“What’s one of the biggest misconceptions out there that you wish you could turn around?”
Well, I’m not sure what your conceptions are? After a few minutes, Holmes said I was killing him. I was, I’m sure. He was killing me. Sugar is killing us all. To some degree. I hope the invasion of my sensibilities was more aggressive to Holmes than it was to the people watching weekend daytime news. But it helped me hone this idea that I have to deal in ideas in a frank, consumer-oriented way sometimes if I’m going to be productive to public health.
On Wednesday I got to do a longer segment on the local NPR affiliate alongside Dr. David Ludwig, a professor at Harvard Medical School. That was a good discussion, as it always is with host Kojo Nnamdi. Ludwig is a man of ideas, important ideas that he’s been saying for a long time. Here's the most interesting part:
NNAMDI: Many of us have been led to understand that weight gain or loss is simply a matter of willpower, our ability to restore balance to that equation of the calories that go in our bodies and the calories that we use and go out. You've done a lot of research that suggests our basic understanding of that equation is off kilter. How so?
LUDWIG: … Very few people can lose weight over the long term with low-calorie diets. And those who can't are blamed for lack of discipline and willpower. So, according to an alternative view, weight is controlled like body temperature and a range of other biological functions. Eating too much refined carbohydrate has, by this theory, raised insulin levels and programmed our fat cells to suck in and store too many calories. When this happens, there are too few calories for the rest of the body. So the brain recognizes this and triggers the starvation response. We experience that as becoming excessively hungry and our metabolism slows down. ... Eventually we succumb to hunger and overeat. So a better approach, if this theory is correct, is to address the problem at its source by cutting back on the foods that are over-stimulating our fat cells: the refined carbohydrates like grains, potato products, concentrated sugars, especially the refined grains. And by eating this way, we can basically ignore calories and let our body-weight control systems do the work.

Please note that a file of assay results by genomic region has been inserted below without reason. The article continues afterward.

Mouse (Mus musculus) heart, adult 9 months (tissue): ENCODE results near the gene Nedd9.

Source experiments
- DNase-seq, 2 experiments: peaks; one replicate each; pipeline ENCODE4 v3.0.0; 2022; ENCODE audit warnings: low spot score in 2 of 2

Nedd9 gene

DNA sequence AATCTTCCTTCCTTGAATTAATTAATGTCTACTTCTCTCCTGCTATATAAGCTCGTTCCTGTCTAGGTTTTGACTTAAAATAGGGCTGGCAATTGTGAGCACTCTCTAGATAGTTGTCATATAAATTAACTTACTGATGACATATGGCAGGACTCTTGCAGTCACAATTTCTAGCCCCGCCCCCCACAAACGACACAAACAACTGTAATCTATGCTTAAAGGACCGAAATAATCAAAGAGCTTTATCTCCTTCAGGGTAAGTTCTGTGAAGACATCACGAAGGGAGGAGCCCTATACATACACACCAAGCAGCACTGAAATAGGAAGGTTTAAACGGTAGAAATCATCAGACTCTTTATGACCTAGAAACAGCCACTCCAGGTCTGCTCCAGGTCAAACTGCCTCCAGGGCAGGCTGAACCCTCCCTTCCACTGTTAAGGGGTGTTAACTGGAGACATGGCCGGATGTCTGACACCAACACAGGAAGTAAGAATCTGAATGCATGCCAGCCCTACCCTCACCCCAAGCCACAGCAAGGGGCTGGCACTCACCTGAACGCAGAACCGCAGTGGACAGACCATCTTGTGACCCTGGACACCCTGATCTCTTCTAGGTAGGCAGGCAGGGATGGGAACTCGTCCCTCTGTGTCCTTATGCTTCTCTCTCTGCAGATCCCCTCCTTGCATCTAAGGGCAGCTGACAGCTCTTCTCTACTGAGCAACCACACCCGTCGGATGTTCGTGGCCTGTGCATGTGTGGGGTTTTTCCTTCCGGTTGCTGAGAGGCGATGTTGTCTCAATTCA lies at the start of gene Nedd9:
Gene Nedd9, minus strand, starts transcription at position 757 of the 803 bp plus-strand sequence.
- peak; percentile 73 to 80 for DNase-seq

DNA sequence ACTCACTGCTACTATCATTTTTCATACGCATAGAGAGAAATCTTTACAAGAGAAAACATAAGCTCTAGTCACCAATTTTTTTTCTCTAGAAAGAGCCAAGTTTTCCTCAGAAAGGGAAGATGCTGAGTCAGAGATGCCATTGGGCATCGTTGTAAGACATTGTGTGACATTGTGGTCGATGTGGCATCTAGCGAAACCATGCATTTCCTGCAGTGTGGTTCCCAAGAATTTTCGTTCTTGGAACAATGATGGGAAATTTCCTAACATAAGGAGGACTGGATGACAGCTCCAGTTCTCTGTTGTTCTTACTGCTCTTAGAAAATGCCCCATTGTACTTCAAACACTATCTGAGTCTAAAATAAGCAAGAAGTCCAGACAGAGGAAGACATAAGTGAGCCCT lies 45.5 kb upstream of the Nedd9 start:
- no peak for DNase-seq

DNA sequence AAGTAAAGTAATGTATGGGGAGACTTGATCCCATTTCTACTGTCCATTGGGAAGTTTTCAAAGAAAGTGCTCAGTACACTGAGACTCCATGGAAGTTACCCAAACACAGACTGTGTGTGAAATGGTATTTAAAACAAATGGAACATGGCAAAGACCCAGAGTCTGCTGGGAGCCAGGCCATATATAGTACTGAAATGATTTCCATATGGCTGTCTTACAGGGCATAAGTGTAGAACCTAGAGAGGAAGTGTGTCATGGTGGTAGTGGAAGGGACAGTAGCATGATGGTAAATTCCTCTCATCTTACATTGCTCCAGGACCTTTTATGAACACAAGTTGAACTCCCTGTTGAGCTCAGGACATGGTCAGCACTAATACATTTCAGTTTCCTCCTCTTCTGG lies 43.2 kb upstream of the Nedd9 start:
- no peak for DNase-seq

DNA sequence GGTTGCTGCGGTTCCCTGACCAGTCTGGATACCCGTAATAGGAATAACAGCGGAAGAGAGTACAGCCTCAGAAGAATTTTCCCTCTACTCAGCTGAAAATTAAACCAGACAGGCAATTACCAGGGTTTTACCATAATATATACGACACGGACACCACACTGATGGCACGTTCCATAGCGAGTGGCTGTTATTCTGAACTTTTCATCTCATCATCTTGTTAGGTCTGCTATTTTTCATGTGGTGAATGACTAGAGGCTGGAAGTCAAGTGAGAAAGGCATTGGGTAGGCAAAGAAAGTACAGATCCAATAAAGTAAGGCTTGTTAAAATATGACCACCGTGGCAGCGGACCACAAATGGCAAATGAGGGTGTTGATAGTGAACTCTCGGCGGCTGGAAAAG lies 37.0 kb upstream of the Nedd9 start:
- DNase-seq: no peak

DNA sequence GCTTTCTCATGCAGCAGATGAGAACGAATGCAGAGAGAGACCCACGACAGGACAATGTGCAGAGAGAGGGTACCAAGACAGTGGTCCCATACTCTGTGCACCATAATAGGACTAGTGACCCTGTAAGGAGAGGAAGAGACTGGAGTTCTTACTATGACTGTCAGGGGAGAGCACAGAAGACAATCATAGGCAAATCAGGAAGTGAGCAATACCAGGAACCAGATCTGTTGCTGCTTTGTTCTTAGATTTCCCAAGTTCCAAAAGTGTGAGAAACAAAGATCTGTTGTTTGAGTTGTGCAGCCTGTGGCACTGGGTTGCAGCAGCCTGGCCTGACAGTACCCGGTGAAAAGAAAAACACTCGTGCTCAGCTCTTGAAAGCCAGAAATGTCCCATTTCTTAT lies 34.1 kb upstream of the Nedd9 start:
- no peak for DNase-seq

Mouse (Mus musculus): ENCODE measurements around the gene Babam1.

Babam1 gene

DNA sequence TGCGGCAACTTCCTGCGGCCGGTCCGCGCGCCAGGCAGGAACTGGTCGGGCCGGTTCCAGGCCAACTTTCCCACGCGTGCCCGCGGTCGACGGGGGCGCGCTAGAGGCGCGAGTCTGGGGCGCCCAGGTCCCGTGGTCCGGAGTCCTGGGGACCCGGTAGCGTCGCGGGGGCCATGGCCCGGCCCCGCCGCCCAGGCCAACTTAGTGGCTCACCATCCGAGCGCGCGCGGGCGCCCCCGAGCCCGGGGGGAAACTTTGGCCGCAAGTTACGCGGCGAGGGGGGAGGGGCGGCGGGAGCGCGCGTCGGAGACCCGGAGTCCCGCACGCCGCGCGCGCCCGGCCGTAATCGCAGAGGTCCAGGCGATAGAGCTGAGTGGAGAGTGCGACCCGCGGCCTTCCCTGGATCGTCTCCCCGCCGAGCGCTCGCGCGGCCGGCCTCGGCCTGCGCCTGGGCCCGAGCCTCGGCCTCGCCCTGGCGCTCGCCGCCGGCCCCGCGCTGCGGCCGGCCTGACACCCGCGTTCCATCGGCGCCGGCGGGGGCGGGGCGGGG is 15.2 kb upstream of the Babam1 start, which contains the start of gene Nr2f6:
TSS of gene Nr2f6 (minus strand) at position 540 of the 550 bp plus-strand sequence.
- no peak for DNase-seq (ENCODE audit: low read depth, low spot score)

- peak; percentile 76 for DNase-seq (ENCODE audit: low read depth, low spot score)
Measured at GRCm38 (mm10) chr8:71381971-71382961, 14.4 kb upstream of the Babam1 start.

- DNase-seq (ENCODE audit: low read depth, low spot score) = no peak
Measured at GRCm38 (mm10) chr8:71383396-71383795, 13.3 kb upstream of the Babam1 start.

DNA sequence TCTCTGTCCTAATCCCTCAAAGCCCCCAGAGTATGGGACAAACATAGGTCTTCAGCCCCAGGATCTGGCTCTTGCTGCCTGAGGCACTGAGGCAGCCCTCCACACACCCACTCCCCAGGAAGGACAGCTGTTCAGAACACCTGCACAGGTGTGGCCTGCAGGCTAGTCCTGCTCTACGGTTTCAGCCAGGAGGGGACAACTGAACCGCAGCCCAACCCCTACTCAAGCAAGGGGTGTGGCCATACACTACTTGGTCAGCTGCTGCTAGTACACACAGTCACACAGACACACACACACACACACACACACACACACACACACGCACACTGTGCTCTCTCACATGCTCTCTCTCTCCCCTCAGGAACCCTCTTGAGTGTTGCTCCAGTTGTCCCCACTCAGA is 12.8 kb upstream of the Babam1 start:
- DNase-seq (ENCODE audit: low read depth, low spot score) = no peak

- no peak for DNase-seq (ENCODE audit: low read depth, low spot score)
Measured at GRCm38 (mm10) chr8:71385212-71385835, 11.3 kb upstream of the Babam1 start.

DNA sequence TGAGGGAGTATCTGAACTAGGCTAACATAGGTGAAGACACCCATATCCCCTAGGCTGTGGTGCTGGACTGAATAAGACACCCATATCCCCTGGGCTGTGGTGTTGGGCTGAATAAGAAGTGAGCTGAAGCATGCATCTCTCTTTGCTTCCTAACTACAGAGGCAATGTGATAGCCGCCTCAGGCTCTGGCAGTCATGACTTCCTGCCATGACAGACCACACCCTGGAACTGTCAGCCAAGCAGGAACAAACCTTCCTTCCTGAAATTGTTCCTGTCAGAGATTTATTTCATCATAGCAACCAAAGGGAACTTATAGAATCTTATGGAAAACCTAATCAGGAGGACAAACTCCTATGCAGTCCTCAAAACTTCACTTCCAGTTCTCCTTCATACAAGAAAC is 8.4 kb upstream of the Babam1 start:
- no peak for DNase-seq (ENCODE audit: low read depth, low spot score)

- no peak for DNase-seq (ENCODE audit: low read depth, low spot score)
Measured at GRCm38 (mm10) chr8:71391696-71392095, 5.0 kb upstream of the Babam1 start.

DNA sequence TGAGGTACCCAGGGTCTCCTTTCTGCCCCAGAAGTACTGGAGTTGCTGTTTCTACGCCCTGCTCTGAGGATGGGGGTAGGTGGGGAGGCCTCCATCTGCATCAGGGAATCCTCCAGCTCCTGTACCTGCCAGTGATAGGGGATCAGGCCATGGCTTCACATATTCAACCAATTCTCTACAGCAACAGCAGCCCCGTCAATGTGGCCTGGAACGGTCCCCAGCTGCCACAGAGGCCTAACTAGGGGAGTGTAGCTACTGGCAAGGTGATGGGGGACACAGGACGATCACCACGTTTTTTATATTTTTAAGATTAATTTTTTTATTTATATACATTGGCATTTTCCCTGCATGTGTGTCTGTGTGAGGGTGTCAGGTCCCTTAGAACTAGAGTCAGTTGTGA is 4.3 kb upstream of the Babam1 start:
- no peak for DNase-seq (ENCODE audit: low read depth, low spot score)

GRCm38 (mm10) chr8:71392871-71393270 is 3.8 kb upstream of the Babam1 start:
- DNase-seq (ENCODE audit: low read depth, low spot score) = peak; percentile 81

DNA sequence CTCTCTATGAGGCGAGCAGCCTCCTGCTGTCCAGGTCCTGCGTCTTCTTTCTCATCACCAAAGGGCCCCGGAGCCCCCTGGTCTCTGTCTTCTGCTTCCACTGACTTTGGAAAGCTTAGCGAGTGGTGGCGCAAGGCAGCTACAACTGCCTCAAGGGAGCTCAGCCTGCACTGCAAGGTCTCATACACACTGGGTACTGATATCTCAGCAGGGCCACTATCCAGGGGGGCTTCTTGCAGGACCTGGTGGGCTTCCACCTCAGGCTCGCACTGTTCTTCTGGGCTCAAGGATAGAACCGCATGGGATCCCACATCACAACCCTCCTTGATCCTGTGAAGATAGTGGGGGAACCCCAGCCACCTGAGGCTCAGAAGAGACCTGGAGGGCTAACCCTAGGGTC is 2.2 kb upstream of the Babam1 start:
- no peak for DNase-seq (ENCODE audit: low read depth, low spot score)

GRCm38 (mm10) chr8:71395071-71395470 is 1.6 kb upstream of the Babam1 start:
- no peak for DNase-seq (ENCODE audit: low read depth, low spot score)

NNAMDI: Is it oversimplification to say that your research suggests we’re getting hungrier because we’re getting fatter?
LUDWIG: [No,] that’s right.
Ludwig and co-author Mark Friedman wrote about this in a New York Times article last month headlined “Always Hungry? Here’s Why,” saying that the “simple solution” ingrained in people who want to lose weight “is to exert willpower and eat less.”
The problem is that this advice doesn’t work, at least not for most people over the long term. In other words, your New Year’s resolution to lose weight probably won’t last through the spring, let alone affect how you look in a swimsuit in July. More of us than ever are obese, despite an incessant focus on calorie balance by the government, nutrition organizations, and the food industry. … As it turns out, many biological factors affect the storage of calories in fat cells, including genetics, levels of physical activity, sleep, and stress. But one has an indisputably dominant role: the hormone insulin.
The food industry didn't necessarily focus on calorie counts until recently, but it has definitely embraced it now. Twix and Oreos come in 100-calorie packs. Coke tells you exactly how to burn its calories off. It’s better than nothing, right? Here’s my foray into the realm of nutrition ideas: Eating based on calories is a problem. That’s what I should’ve told T.J. Holmes. It’s really an aggregate of what many nutritionists and writers are saying right now, but: Calorie counting doesn’t work for most people, and it’s manipulated by companies marketing junk. It’s not a good way to think about food.